Deleting keypairs

Keypairs can be deleted by performing the following steps:

  • When keypairs are no longer required, we can delete them from our OpenStack environment. To do so, click on the Access & Security tab on the left of our screen.
  • We will then be presented with a screen allowing access to security settings and keypair management. Under Keypairs, there will be a list of keypairs that we can use to access our instances. To delete a keypair from our system, click on the Delete Keypair button for the keypair that we want to delete:

Screenshot_661

  • We will be presented with a confirmation dialog box:

Screenshot_662

Once we click on the Delete Keypair button, the keypair will be deleted.

Importing keypairs

If you have your own keypairs that you use to access other systems, these can be imported into our OpenStack environment, so you can continue to use them for accessing instances within our OpenStack Compute environment. To import keypairs, perform the following steps:

  • We can import keypairs that have been created in our traditional Linux-based and Unix-based environments into our OpenStack setup. If you don’t have one already, run the following from your Linux-based or other Unix-based host.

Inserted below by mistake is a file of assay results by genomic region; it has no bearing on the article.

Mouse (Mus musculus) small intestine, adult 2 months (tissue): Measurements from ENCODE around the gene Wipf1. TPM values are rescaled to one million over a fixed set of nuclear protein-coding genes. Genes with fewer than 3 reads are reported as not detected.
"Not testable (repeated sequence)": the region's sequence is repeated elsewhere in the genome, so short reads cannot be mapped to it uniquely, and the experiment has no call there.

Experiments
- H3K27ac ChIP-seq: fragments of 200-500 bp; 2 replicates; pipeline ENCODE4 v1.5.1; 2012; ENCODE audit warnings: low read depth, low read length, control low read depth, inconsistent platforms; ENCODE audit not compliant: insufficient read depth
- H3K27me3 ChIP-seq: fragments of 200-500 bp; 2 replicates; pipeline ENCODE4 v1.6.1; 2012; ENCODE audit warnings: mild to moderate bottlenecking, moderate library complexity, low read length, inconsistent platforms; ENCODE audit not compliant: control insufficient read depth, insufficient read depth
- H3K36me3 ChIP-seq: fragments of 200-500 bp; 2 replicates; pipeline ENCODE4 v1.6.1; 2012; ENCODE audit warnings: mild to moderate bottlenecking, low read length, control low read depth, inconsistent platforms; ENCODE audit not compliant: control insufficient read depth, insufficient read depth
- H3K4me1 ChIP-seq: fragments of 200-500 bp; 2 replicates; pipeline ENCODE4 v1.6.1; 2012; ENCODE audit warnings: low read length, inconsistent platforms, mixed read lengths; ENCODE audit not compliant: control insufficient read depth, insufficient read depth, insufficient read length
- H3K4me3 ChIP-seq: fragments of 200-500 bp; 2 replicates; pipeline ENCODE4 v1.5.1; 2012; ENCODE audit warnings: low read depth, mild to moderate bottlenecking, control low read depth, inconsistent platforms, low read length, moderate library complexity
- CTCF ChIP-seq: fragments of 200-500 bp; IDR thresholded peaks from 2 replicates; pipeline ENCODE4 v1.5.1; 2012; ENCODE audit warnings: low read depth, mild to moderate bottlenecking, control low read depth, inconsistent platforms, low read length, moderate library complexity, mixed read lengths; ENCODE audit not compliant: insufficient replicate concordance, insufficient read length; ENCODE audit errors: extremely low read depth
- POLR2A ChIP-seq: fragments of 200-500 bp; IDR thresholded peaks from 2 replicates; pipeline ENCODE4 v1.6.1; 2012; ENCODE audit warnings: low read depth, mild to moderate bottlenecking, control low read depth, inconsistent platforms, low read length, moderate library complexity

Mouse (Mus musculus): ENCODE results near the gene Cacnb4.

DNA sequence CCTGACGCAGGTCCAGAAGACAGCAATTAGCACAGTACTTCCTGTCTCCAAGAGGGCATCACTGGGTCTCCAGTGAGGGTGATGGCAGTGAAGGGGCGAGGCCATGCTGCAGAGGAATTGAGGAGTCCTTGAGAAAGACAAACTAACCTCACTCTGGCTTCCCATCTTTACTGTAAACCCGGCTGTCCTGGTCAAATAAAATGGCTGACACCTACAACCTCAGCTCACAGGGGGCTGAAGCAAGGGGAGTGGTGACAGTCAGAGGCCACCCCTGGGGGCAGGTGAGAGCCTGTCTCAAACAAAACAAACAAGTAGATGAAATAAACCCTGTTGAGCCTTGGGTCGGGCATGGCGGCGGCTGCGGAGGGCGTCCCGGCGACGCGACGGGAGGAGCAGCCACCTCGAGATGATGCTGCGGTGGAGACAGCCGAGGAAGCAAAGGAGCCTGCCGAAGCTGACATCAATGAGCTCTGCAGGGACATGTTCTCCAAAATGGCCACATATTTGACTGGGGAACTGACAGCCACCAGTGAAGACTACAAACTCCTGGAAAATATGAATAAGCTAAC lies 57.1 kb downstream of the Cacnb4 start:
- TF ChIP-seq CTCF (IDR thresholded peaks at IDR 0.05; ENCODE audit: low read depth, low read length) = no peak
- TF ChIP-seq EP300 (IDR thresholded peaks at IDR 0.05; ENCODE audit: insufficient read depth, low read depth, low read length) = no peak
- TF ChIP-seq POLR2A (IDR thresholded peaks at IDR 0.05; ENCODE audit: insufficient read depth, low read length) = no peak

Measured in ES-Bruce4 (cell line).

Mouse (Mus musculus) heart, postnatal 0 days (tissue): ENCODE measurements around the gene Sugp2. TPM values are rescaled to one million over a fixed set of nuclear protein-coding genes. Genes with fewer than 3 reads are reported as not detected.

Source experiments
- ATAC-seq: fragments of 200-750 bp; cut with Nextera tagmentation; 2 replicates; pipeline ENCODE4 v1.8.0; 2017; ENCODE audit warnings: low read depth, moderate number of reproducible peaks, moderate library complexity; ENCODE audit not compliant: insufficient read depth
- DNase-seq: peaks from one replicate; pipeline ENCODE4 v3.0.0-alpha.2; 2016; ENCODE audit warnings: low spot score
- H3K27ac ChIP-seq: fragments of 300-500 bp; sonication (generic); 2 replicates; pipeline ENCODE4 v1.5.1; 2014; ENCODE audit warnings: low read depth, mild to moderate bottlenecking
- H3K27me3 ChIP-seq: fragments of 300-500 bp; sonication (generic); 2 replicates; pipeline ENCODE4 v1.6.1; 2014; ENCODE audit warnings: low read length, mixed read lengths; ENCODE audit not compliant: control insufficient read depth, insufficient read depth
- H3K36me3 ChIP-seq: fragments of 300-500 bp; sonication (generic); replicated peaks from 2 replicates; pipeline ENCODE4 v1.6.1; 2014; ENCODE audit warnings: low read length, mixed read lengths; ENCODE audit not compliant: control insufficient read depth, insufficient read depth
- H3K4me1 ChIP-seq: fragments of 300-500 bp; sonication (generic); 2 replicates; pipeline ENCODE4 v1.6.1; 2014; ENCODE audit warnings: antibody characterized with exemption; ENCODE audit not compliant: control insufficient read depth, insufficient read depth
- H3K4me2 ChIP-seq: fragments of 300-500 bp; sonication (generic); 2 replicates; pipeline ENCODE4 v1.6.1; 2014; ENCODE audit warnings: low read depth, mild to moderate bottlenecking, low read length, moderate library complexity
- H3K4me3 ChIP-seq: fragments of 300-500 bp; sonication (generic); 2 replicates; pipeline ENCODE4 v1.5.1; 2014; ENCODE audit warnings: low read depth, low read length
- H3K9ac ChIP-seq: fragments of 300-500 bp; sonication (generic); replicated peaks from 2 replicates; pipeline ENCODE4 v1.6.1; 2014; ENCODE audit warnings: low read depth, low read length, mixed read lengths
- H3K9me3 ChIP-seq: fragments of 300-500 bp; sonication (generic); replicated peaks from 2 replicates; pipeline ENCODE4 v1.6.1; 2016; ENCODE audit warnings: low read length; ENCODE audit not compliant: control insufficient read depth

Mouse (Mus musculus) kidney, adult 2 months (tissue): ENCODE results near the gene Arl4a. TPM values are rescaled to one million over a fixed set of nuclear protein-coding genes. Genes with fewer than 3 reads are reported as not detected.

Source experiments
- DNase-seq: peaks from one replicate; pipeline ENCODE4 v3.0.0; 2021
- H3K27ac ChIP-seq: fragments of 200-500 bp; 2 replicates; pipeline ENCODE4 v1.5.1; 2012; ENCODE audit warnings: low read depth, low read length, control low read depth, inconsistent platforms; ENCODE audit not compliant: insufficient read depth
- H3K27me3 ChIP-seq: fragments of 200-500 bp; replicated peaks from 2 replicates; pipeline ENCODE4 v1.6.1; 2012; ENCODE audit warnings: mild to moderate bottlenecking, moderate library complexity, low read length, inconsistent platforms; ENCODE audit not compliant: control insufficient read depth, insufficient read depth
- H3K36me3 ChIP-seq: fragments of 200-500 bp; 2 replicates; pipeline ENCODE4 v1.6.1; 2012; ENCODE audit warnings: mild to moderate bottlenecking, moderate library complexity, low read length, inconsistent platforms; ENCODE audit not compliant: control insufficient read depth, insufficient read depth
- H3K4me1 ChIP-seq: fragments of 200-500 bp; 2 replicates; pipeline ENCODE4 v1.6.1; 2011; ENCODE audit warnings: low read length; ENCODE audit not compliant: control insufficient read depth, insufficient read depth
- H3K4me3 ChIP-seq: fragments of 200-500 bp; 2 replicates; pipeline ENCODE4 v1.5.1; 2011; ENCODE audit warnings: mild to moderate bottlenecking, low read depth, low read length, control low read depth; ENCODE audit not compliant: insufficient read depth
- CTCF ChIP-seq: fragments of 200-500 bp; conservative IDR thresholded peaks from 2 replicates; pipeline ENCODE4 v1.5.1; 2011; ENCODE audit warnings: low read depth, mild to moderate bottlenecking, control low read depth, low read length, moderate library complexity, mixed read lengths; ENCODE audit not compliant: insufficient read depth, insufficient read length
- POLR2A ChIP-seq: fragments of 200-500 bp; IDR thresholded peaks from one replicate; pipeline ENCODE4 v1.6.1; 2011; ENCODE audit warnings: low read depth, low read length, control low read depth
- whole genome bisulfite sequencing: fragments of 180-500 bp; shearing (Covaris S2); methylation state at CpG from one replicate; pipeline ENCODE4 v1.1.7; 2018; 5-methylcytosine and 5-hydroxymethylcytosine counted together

ssh-keygen -t rsa -N "" -f id_rsa
  • This will produce the following two files on our client:
.ssh/id_rsa
.ssh/id_rsa.pub
  • The .ssh/id_rsa file is our private key and has to be protected, as it is the only key that matches the public portion of the keypair, .ssh/id_rsa.pub.
  • We can import this public key to use in our OpenStack environment, so that when an instance is launched, the public key is inserted into our running instance. To import the public key, ensure that you’re at the Access & Security screen, and then under Keypairs, click on the Import Keypair button:

Screenshot_663

  • We are presented with a screen that asks us to name our keypair and paste the contents of our public key. So name the keypair, and then copy and paste the contents of the public key into the space—for example, the contents of .ssh/id_rsa.pub. Once entered, click on the Import Keypair button: